Whistling tree ducks sometimes waddle into our garden.
The farm field at the bottom of our garden floods to create a natural pond. We call it an ‘up and down pond’ and in some years it dries out completely. Not this year, it’s been full all the time and sometimes it becomes quite extensive as water floods over the grassy field. This is an ideal habitat for the tree ducks that used to escape from next door on an almost daily basis. Unfortunately my neighbour has discovered their means of escape and it is only rarely that they come now.
I do love it when they escape from the next door menagerie. They enter the field rather like naughty schoolboys playing truant. They do everything together, in unison. They walk in step, they stand in the shallow water or on the muddy bank, completely still, both looking exactly in the same direction. They have rather a superior, condescending look. If I approach them, they remain quite still and give me a look of dumb insolence which declares “leave us alone”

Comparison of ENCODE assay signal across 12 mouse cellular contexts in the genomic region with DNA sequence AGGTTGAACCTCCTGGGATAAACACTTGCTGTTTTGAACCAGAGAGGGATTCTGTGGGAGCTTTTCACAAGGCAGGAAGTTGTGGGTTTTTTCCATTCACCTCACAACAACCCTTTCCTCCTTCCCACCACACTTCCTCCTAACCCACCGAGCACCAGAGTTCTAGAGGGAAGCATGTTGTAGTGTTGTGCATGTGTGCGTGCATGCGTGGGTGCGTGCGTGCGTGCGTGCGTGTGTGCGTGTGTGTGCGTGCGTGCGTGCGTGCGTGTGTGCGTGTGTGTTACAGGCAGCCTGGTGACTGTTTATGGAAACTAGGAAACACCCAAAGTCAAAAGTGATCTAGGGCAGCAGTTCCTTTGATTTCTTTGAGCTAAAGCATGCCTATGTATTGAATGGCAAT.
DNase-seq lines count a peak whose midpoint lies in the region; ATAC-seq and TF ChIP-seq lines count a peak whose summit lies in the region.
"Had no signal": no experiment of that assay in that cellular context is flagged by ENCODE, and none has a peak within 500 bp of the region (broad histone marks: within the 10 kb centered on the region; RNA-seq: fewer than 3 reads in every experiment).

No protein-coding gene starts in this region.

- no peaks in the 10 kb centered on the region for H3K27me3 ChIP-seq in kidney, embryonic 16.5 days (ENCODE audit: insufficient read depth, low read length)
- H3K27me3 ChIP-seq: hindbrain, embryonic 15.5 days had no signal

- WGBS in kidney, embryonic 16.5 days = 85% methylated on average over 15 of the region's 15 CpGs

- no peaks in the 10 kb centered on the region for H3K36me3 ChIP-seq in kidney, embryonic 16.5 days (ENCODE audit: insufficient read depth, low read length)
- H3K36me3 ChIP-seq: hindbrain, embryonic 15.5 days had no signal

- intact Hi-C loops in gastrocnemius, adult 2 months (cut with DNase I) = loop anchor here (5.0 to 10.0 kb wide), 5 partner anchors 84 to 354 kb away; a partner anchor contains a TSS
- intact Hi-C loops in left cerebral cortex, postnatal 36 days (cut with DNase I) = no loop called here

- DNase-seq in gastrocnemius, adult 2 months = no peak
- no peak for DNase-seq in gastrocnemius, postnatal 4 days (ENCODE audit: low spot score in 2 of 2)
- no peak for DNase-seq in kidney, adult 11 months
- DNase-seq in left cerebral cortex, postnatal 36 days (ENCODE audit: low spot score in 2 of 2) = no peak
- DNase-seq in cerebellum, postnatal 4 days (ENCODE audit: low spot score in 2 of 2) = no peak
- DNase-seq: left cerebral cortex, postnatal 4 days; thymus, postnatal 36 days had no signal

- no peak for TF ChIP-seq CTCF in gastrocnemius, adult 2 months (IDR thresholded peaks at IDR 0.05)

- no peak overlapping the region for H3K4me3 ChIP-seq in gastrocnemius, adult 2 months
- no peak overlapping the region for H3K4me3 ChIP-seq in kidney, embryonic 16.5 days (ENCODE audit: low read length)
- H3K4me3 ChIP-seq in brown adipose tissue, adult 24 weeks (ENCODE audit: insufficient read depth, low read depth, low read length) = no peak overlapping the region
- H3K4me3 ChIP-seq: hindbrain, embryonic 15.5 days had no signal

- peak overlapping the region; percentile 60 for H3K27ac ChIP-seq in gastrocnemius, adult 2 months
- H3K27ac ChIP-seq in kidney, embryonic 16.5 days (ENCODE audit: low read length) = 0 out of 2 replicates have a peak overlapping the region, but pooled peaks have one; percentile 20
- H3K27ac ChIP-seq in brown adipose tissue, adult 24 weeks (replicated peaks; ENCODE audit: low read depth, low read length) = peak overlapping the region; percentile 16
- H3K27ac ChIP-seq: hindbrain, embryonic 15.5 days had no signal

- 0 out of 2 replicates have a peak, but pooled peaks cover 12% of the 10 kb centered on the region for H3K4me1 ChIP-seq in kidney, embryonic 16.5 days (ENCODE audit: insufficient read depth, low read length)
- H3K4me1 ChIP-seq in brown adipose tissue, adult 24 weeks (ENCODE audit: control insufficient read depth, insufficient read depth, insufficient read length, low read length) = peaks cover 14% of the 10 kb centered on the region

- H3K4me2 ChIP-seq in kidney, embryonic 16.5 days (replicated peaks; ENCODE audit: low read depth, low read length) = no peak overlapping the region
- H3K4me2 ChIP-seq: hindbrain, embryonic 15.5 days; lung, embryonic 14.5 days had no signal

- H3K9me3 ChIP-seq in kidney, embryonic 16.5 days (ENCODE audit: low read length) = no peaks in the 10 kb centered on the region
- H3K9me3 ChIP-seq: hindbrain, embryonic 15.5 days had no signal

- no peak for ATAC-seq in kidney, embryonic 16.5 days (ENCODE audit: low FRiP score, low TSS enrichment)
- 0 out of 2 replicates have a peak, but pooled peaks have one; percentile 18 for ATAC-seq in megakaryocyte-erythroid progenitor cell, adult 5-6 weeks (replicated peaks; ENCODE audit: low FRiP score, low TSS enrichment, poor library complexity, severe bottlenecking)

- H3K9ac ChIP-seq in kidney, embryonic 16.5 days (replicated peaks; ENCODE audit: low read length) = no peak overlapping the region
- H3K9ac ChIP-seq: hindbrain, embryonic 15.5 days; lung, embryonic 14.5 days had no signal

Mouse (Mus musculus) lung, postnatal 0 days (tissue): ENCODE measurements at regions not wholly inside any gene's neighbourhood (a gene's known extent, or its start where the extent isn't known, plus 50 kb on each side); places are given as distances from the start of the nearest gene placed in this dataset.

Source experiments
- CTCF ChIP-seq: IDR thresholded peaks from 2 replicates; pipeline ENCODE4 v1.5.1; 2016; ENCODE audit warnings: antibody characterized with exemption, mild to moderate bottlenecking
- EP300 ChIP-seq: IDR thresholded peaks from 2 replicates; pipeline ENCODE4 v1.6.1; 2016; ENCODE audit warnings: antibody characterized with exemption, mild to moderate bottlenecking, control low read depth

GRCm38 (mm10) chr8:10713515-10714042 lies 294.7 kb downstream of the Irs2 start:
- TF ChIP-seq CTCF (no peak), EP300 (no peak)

- Their natural habitat is freshwater lakes and wetlands with plenty of vegetation.
- Native to many tropical regions, they are shot as game birds in America.
- They eat seeds and water plants, often feeding at night.
- Their call is a melodious whistle.
- They are noisy and gregarious, hanging around in big flocks in the wild.
- Not true ducks, they are considered a separate tribe in the goose sub-family.
A few miles away, Sue Doherty has a seven acre smallholding. She has recently started to blog about her animals. She tells me I ought to get some chickens to provide ‘living garden architecture’. I sometimes wonder whether I should just make a hole in the fence!